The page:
From pv magazine global
Scientists from the Madison Area Technical College in the Wisconsin have tested superhydrophobic self-cleaning, anti-soiling coatings that, if applied to photovoltaic modules, can purportedly increase the panels’ yield by over 3%.
The coatings are based on nanoparticle oxide suspensions developed by US-based Microporous Oxides Science and Technology, LLC (MOST), which specializes in the preparation of stable suspensions of nanoparticulate oxides for use as coatings on several substrates to produce self-assembled porous thin-films for a wide variety of applications.
The researchers tested, in particular, anti-soiling coatings created via spray deposition and sol-gel synthesis, a wet-chemical technique commonly utilized for the production of both glassy and ceramic materials. The coatings were made with a nanoparticulate suspension containing a mixture of titania, titanium oxide (TiO2), silica, silicon dioxide (SiO2) and metal oxides.
The advantage of using sol-gel synthesis is not using heat to make the coating adhere to the underlying glass cover of the PV module, which allows the films to consolidate, cure, bond, and harden upon exposure to sunlight in the field.
“Metal oxide thin films containing nanoparticulate photoactive materials such as titania are capable of sintering upon excitation from ultraviolet radiation,” the scientists explained. “This sunlight-induced UV sintering process serves to chemically bond the nanoparticles to one another, and to the solar PV module’s glazing surface, rendering a durable thin film that is resistant to wear and dissolution.”
The research team coated the solar modules in an automotive collision repair spray booth with two different spray guns and nozzles. “After spraying, the modules were allowed to air dry in the spray booths, which were maintained at 15% relative humidity,” the scientists explained.
They then tested the coating on a PV system relying on eight 370 W south-oriented coated bifacial modules mounted with a tile angle of 10 degrees provided by Jordan-based Philadelphia Solar. Their performance was compared with that of eight uncoated reference panels of the same kind.
The field tests showed that soiling residues on the coated modules were thinner than those in the uncoated panels.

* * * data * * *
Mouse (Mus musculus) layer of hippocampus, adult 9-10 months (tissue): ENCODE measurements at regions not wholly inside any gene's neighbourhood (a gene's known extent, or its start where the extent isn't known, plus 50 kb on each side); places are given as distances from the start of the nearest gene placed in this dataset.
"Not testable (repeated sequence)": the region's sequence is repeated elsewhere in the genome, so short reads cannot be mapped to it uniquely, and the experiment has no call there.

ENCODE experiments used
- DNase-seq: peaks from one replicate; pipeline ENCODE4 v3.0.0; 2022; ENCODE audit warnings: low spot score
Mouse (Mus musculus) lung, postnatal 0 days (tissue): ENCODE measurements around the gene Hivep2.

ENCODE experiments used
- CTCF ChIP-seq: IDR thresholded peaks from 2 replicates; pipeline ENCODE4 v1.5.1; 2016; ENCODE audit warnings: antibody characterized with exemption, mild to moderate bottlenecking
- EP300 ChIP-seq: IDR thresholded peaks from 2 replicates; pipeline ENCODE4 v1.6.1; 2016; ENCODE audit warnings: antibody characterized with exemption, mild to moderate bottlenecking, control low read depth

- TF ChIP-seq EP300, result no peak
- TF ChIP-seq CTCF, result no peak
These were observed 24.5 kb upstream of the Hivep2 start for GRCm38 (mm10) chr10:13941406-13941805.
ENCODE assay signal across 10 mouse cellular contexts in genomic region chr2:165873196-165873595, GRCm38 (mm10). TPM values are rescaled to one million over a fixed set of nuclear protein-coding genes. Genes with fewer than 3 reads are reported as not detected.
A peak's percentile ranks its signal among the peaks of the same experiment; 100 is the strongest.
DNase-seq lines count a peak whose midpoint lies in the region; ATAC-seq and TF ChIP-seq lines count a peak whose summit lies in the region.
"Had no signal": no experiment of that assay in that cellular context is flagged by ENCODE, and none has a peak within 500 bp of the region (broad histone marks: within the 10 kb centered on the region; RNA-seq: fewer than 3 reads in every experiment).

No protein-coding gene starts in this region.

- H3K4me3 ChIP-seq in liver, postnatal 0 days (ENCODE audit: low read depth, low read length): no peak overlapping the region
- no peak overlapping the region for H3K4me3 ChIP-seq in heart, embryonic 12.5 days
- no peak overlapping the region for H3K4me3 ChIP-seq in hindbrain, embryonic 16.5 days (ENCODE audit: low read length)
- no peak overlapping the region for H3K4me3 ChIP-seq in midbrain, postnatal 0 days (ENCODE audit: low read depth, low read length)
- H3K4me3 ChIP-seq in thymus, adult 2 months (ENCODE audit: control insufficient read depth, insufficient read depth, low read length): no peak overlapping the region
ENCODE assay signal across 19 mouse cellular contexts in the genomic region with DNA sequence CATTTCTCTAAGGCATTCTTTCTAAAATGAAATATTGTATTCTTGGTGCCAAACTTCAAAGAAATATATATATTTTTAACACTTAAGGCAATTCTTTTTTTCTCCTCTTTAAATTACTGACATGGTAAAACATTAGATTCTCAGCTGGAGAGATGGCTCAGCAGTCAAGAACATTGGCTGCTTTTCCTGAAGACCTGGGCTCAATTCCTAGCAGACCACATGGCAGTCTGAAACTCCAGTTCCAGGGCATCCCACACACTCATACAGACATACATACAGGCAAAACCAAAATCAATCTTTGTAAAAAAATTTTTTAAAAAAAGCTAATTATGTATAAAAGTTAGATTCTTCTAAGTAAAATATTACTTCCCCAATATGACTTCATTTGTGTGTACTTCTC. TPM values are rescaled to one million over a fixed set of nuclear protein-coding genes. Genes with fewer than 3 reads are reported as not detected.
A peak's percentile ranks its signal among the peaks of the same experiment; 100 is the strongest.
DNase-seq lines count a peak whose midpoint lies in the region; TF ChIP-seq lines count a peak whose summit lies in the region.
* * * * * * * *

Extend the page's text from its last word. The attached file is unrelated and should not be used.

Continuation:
“Coated and uncoated solar modules also demonstrated significantly different wetting behavior in the field that was easily visible to the naked eye,” the research group said in the report. “Rain deposited on the uncoated panels tended to bead up, forming raised droplets on the surface. By comparison, rain on the coated panels tended to sheet, wetting a much larger portion of the panel’s surface.”
The analysis showed that the coated panels achieved an annual power production of 1,097 kWh/kW, while the uncoated modules achieved a yield of 1,058 kWh/kW. “While a 3 to 3.5% energy gain may appear modest, improvements of this magnitude would be of significant financial importance to the industry,” the researchers said.
They also specified that the cost of thin film coating materials is approximately $80 per liter and estimated the cost per panel at about $2.6, which would represent an increase of about 1.4% in the total cost of the panel. “It appears clear that the MOST coatings tested in this study have strong potential to be a commercially viable product for solar manufacturing.”
The novel anti-soiling coating was presented in the study “Field tests of a self-sintering, anti-soiling, self-cleaning, nanoporous metal oxide, transparent thin film coating for solar photovoltaic modules,” published in Solar Energy Materials and Solar Cells.
“As of August 2023, we have successfully coated modules from several different manufacturers, including Adani, Axitec, Crossroads, REC, Silfab, Trina and Yingli,” the scientists said referring to the future direction of their work. “We hope to report on field tests using those coated modules in the next year or two.”
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